• Richard Murff

The Loudest Voice in the Room



I was standing in the hospital corridor in Iraq when a local doctor, maybe about my age, introduced himself. He seemed friendly enough, and from his body language I could tell that he was framing a thought. He pulled at his chin in that very Arab way and finally said, “If I might ask you a question… American yes?”


“Yes.”


“Why are you here?”


“To cover a humanitarian mission.” I said.


“No. No.” He said, “Not you. I mean, why did you – America – come here? Yes yes. You rid us of Saddam.” He touched his heart, “But what was your plan? For after?” The man didn’t seem angry, just genuinely baffled.


The same power that – standing alone after World War II – had developed and maintained a liberal world order which had in a few short years choked the old ancient imperial system to death. A country that had designed itself along the lines of the Roman republic, whose peasantry had built an empire that surpassed Rome itself, had come into their country, toppled the government and not had a step two. How had we not thought it through?

It was a legitimate question.


Unlike the Romans, we never needed an empire because we damn near had the whole continent. In our glorious isolation and self-sufficiency it’s hard for us to fathom the changes a few well-placed and traumatic shocks can make to the psychology of a people. So, there I was standing in the hospital with a doctor asking a perfectly rational question in a perfectly polite manner: “What were you thinking?”


The truth is that we weren’t.


NOBEL PRIZE WINNING phycologist Daniel Kahneman described the brain as two “systems” that make up the human behavior: “System 1” is automatic and unconscious, responsible for fight or flight type reflexes, hunger, native languages – basically things about which you don’t have to consciously decide – and is capable of running several computations at the same time. “System 2” is the conscious mind, the reflective, socially calculating and logical processor of which we are aware. Because we know it’s there and can follow its logic, we think that the conscious mind it calling the shots. It isn’t. The conscious mind is actually only capable of processing about six bytes of data per second – that’s not a supercomputer, that’s the stuff of vacuum tubes.


Jonathan Haidt puts it more organically as “the rider and the elephant.” The elephant is a herd creature, it retreats from uncertainty and reacts positively in the face of reward. Despite the control the rider assumes he has over the situation, he is at a complete loss to stop Tantor once the elephant gets spooked, hungry or horny. Or desperate. Often the best the average rider can do is hold on and develop a post-rationalization that boils down to “I meant to do that.” Which is where the conscious brain excels – not deciding what to do as coming up with a plausible story after your unconscious has already decided. And when the national elephant got spooked on 9/11 and just gone off and did what we did. Not just to Afghanistan and Iraq, but to ourselves: The excessive powers we signed off the government in the wake of that fright.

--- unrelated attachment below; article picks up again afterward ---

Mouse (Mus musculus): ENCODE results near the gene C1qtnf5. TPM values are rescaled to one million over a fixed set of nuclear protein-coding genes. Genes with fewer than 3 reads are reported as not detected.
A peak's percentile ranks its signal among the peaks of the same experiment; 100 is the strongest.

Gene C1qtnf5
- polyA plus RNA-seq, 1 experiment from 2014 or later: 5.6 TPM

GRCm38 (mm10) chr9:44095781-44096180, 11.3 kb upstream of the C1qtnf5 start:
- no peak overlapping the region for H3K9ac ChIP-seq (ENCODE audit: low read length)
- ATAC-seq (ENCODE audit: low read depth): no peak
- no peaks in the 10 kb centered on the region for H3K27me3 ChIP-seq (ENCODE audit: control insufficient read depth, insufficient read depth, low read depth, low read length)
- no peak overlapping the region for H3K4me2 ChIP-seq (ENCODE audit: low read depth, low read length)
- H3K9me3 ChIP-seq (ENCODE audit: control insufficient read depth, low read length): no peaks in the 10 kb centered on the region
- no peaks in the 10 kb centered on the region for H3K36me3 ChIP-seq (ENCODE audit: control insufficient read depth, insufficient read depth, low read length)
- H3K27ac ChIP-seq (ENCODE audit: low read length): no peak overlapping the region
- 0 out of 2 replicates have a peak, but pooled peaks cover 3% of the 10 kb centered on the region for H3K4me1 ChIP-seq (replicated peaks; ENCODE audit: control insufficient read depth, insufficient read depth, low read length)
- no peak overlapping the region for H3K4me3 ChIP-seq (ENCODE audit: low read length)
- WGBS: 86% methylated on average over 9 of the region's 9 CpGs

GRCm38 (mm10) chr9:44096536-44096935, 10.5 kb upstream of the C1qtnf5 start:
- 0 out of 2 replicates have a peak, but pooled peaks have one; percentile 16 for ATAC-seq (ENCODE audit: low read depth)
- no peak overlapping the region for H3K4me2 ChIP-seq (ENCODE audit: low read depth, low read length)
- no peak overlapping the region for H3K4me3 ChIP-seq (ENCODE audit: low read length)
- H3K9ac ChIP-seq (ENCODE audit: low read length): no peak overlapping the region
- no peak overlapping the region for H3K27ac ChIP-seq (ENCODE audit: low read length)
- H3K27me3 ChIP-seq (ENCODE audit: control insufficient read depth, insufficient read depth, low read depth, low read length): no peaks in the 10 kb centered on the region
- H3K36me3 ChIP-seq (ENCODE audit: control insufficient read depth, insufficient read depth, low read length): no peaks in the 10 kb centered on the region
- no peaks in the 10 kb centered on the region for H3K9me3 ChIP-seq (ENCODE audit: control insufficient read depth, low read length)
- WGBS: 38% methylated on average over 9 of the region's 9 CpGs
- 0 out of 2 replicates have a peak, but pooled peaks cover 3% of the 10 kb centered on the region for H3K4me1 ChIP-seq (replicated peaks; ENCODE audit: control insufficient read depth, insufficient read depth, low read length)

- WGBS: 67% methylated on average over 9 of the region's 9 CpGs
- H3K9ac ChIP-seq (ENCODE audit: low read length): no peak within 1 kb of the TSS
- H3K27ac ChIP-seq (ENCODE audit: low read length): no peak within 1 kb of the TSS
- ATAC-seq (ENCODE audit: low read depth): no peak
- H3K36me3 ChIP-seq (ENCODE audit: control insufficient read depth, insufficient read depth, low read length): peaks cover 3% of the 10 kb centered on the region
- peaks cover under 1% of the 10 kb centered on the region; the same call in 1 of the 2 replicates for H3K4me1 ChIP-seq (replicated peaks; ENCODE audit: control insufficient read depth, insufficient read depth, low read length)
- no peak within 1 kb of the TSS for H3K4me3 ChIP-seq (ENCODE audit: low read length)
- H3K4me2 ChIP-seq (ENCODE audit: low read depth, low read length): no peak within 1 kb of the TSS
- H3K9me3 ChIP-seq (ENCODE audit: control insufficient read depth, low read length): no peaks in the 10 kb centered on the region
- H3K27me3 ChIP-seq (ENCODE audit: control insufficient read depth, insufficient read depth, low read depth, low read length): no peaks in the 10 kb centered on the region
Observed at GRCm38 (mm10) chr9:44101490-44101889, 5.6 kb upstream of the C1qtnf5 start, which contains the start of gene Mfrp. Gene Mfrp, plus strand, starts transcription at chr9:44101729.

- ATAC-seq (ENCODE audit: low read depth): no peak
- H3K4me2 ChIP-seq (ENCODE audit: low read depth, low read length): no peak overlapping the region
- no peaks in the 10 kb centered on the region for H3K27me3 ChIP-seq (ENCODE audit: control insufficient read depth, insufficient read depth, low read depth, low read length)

Although the doctor in the hall likely wasn’t thinking that far down the thread either. To him what we’d done was very destructive. What subsequent White House Administrations, the State Department and the Pentagon had called “mission creep” was really just the dizzy rider looking at the destruction of his spooked elephant and stammering “I meant to do that.”


Before doing whatever the hell it is that I do now, I worked in advertising. One thing that you quickly learn in throwing together focus group is that they do a pretty good job of telling you something about the most dominate member of the group, but are fairly useless at delivering a broad cross-section of opinions. Bucking the prevailing trend or mouthing unpopular opinions is just not something herd-minded humans are very good at doing.

In the run up to the ill-advised Bay of Pigs invasion, nearly everyone around the planning table supported the action despite most privately writing in their diary that the wheeze was an irredeemably bad idea. We all what to believe that we think rationally, that we can stick to our New Year’s resolution and that we are not guided - almost entirely – by trying to outguess the opinions of others.


The logical response to all these foreign policy missteps would be to stop throwing buckets of good money and blood after bad – basically lay off blowing everything to hell – and have ourselves a savage reassessment of the situation. The human response, however, is to ignore the constellation of obvious failings and carry on – because being the bearer of bad news is never great for your career. Better for the mortgage to carry on endorsing billions on weird nation building hacks that only prove that the human brain is baffling even to those who possess one.


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